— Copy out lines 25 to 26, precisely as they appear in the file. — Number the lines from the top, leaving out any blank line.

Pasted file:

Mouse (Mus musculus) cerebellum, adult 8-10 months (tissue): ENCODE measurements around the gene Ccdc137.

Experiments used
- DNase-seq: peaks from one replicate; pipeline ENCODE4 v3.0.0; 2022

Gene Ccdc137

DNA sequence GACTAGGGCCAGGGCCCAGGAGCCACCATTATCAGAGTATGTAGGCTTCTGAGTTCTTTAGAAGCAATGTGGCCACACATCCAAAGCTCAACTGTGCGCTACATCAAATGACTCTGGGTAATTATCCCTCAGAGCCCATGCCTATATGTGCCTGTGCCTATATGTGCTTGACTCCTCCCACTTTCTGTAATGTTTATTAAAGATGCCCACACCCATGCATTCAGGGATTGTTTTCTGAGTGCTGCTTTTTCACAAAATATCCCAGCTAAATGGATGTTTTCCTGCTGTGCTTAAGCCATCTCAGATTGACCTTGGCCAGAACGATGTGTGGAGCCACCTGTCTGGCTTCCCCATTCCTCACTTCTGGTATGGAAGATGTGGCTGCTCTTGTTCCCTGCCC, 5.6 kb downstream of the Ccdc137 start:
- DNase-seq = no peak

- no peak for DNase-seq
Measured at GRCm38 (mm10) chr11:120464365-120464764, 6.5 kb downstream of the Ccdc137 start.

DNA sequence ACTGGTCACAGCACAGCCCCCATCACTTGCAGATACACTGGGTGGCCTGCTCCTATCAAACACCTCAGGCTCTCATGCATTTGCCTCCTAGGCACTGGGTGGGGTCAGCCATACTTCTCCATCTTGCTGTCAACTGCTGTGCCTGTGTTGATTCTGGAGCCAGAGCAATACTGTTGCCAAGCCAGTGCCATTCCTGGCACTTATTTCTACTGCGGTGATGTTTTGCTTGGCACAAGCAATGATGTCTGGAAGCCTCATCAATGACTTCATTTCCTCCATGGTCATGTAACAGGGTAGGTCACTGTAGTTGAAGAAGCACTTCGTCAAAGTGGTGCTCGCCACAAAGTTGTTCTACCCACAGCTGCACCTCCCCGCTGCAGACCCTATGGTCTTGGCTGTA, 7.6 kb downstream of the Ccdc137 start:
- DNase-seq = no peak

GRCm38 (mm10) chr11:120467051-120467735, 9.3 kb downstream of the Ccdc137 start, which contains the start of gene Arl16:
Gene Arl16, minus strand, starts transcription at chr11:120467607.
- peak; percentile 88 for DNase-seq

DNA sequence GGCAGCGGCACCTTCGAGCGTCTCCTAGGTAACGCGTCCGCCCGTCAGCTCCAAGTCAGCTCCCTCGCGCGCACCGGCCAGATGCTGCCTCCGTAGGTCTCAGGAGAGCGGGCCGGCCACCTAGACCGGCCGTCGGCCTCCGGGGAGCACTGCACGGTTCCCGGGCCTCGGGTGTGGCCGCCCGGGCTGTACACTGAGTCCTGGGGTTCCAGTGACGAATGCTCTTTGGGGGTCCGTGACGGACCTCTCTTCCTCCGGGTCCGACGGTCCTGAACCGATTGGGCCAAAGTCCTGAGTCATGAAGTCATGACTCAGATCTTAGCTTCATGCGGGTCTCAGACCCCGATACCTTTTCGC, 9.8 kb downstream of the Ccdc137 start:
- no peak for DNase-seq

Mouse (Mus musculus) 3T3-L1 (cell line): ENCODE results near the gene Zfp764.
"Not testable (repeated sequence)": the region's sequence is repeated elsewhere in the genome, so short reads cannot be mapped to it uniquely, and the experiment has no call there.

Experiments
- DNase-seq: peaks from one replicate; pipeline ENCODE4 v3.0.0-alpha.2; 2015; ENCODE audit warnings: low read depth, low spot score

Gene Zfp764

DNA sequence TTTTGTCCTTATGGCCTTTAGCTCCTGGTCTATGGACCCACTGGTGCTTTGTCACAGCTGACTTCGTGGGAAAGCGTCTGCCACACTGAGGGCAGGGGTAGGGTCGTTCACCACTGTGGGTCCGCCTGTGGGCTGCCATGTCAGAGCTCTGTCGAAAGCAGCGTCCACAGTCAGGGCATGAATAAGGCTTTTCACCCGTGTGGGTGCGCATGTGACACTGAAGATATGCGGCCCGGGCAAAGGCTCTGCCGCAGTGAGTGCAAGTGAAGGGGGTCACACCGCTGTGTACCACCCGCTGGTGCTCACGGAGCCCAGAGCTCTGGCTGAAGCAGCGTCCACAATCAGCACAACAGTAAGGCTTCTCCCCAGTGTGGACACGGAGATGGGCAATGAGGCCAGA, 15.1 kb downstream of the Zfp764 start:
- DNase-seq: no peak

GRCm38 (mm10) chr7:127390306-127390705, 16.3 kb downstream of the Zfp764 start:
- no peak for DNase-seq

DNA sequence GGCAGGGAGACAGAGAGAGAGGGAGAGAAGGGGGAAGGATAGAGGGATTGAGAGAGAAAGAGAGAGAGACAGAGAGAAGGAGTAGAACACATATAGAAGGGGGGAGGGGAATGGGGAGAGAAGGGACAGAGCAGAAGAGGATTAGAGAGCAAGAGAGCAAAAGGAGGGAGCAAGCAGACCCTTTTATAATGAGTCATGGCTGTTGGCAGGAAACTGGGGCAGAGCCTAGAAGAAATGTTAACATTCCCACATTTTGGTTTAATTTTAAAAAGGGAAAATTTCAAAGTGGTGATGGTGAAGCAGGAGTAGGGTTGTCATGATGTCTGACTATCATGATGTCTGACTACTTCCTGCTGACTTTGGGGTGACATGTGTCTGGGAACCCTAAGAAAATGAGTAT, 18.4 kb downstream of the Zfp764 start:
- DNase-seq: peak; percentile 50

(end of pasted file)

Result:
DNA sequence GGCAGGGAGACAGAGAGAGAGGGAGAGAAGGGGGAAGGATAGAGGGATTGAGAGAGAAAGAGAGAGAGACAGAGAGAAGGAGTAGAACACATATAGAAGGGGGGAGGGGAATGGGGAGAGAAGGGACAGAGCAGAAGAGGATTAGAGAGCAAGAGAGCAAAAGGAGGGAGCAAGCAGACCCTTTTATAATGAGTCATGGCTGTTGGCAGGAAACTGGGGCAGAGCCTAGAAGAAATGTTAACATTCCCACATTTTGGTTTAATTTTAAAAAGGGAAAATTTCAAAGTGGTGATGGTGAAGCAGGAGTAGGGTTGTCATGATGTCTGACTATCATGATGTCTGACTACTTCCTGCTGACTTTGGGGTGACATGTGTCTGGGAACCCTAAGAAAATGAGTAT, 18.4 kb downstream of the Zfp764 start:
- DNase-seq: peak; percentile 50